Listener's Notes - From the CD Stack: Bad Plus, Jazz Folk, Monheit, Degibri, Lee

     We pull a few more CD's than usual from the stack this week, just because material has been piling up as a result of the excellent response to the reboot/return of Passing Notes.  Many days, the mailbox is full, and there's much music to listen to and many books to read.  I will almost always try to write a little -- if not a lot -- about the things I like, and leave the uninteresting stuff (mostly) to silence.

     Maybe the novelty of their sound has worn off a little, but the latest release from The Bad Plus, Never Stop left me frustrated at times, as much as I enjoyed hearing new tunes from the progressive group.  Something seemed unfamiliar about this CD.  In fact, all the tunes on the album are Bad Plus originals, so Never Stop marks a departure from the band's tried and true formula.  What is lost -- those memorably clever, hook-driven covers ("Smells Like Teen Spirit," "Iron Man," "Tom Sawyer") -- no longer overshadow the interesting writing the group had been doing all along. And those who asked that seemingly all-important genre question (Is it jazz-rock or rock-jazz?) can now simply understand that The Bad Plus is a piano trio that plays damn fascinating music of their own design.  Highlights of Never Stop are the tumbling, crashing opener, "The Radio Tower Has a Beating Heart," which closes with a lovely, infectious groove, and "You Are," a dramatic, evolving piece that offers surprises every sixteen bars.  Never stop moving forward, indeed.

     For listeners who might want something of a throwback to the old Bad Plus -- and then some -- there's this release from Jazz Folk, Jazz in the Stone Age.  Recorded and packaged in a decidedly low-tech idiom, bassist Peter Scherr, drummer Simon Barker, and pianist Matt McMahon pound out a pleasant mix of covers from Taj Mahal, Lou Reed, Joni Mitchell, Hunter/Garcia, and Beck.  Recorded, mixed, and with liner notes from Scherr all the way from Hong Kong.  Jazz Folk manage, on each song, to pick a particular texture and stay with it, whether it's blues ("Corinna"), jazz ("That Song About the Midway"), or ballads ("To Lay Me Down").  The most remarkable tunes are a version of Reed's "All Tomorrow's Parties," which quickly rises to a loud, driving march and never lets up and the closer, a cover of Beck's "Cold Brains," clattering up from the world of lo-fi, widens into some lovely overdriven piano work, and then disassembles itself.  There's a vision to this release that I see more and more clearly each time I listen.  I'm going back to the stone age, and I think I like it there.  They have good jazz.

     For the more refined and (perhaps) better groomed among us, the new album from Jane Monheit, Home, is a delightful, comfortable collection of jazz standards from the likes of Rodgers & Hart, Schwartz & Deitz, and other notable pairs of names joined by an ampersand.  Perhaps the album could have been called Jane Monheit: Ampersand.  All cleverness aside, this is a great album of slightly off-the-beaten-path standards featuring Monheit's charming, lush voice backed by her usual expert band and a superb guest cast (Pizarelli, Vignola, Magnarelli, among others -- Ciao!).  Particularly appealing is the menacingly sexy "Everything I've Got Belongs To You," and the album's opener, "Shine On Your Shoes," which will encourage much skipping and swinging on lampposts.  Irresistible.  You'll want to take Jane and her new CD home in your pocket to meet the folks.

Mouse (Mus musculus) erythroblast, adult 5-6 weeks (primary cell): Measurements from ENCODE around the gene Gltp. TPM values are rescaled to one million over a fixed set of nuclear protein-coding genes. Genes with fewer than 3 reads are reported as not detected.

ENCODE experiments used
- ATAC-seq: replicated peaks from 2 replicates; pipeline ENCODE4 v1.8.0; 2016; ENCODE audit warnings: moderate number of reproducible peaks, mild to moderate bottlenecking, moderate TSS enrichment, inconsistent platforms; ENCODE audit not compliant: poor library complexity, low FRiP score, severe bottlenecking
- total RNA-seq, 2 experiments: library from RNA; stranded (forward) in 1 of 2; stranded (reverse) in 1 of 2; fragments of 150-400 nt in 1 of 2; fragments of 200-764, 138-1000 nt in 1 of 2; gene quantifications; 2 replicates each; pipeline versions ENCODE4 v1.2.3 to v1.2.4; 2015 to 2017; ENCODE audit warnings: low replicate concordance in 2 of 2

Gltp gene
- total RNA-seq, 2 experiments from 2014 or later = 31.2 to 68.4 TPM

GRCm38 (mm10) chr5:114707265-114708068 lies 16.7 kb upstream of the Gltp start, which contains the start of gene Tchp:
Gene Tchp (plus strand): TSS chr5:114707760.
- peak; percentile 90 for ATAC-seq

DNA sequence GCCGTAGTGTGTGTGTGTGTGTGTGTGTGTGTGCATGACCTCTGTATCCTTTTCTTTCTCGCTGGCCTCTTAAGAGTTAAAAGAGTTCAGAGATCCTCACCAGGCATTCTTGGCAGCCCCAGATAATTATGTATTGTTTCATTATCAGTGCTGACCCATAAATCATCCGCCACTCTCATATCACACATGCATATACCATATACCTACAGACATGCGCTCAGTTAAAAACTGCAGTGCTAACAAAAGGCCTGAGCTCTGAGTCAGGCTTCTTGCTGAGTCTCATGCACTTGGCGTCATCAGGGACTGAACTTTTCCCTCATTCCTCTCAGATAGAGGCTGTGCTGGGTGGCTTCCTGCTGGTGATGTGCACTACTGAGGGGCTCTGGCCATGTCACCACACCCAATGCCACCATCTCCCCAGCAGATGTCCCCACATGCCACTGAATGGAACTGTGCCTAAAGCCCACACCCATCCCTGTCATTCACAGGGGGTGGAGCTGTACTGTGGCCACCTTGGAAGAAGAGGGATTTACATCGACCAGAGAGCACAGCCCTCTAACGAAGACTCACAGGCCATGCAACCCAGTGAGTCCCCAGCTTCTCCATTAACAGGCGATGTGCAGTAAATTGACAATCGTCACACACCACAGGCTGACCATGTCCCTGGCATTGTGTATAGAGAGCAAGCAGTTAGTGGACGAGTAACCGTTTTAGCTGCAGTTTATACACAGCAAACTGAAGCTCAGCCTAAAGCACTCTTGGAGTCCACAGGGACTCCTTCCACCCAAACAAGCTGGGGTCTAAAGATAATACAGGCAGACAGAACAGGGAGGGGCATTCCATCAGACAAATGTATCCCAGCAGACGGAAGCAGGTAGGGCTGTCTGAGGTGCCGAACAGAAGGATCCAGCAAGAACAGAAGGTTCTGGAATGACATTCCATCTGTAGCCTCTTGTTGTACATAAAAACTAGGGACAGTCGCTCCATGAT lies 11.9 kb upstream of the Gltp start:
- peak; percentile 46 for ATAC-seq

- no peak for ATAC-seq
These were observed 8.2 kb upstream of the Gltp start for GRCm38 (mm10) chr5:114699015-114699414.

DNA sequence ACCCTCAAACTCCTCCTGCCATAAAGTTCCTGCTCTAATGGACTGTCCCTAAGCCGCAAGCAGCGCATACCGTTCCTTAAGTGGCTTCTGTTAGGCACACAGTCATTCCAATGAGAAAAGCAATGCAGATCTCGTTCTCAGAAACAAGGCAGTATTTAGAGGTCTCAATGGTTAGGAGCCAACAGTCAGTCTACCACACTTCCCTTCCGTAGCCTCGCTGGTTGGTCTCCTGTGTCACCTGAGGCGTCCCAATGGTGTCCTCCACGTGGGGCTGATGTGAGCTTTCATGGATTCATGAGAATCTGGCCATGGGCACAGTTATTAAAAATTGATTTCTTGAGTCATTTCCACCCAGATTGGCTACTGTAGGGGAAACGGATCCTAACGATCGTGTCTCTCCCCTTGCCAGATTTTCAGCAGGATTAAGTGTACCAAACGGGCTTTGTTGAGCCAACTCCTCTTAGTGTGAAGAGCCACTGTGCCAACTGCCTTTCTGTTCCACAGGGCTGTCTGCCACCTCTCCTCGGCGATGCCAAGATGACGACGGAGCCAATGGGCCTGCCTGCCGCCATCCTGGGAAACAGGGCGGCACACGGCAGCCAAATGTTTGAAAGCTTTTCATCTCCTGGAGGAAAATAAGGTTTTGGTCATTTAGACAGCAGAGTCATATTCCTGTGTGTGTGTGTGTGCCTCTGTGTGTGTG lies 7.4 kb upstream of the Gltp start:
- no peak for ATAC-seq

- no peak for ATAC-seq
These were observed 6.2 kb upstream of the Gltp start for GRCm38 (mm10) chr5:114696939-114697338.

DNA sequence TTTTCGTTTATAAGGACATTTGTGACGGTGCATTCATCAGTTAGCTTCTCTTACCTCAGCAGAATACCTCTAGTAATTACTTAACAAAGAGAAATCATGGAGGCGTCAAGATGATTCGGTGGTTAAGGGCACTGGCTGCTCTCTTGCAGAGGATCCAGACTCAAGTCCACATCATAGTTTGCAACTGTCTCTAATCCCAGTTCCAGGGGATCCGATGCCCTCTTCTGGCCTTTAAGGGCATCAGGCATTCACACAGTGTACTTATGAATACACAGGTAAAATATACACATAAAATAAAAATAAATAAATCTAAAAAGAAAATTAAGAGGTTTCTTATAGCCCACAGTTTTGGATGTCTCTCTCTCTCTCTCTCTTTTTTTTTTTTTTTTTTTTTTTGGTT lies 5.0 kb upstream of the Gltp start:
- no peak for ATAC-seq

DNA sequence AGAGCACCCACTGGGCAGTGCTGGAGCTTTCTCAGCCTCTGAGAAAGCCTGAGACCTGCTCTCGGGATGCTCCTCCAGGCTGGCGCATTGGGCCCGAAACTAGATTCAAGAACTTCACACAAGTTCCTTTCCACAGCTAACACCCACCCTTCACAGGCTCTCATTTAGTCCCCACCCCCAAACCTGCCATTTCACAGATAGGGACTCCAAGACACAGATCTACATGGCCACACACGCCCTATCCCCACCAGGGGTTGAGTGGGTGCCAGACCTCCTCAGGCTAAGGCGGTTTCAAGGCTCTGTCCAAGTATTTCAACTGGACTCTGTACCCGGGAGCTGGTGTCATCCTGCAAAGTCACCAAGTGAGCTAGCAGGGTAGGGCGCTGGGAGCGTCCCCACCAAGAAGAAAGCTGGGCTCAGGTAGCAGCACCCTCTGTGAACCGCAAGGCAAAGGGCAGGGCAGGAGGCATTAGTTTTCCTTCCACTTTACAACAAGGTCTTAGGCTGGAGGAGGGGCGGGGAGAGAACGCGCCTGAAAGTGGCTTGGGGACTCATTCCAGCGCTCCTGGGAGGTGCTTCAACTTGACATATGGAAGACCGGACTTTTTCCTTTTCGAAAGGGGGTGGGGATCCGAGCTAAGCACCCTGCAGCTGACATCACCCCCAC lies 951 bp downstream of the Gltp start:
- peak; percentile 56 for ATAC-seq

Anzic records took great care to surround saxophonist Eli Degibri with a first-rate ensemble on Israeli Song. Both drummer Al Foster and bassist Ron Carter have mentored Degibri over the years, and pianist Brad Mehldau commands almost as much respect for his intellect and writing as he does for his musicianship.  Degibri is a wonderful saxophonist who has worked with first rate groups all over the world since graduating from Berklee and the Thelonious Monk Institute of Jazz and going directly into Herbie Hancock's group.  Every song on the album is balanced and thoughtfully played, and although Mehldau seems at times like he might overwhelm the proceedings, Degibri shifts gears often and with enough confidence and presence to stay in command the whole time.  I enjoyed most of all a wonderful duet between Degibri and Carter on "Somewhere Over The Rainbow," where the tenor holds back to let his former teacher's amazing playing share the song.  The title song, a soaring duet with Mehldau, in the end has the reed player and the keyboardist on equal footing.  In the end, Israeli Song sounds very much like the work of a mature musician among equals.

Finishing up the listening for this week is a notable set of compositions from bassist Scott Lee: Leaving.  Playing with old friends Billy Drewes on on reeds, Jeff Hirshfield on drums, and Gary Versace on piano, Lee's group's approach to improvising on his tunes goes a bit beyond the eight-bars-at-a-time approach.  Instead, they might lock in to a few bars in a song for an extended vamp, or the drummer might choose to change time signatures within a solo.  At the start, Lee's compositions start in familiar places, but travel in unexpected directions, although the band's been playing together for so long that they never seem to go too far out of earshot.  The best example of this occurs on "Old Friends Talking," which is an entirely free improvisation between Lee and Drewes, and makes for a simply lovely exploration of the full range of tones and effects from their respective instruments.

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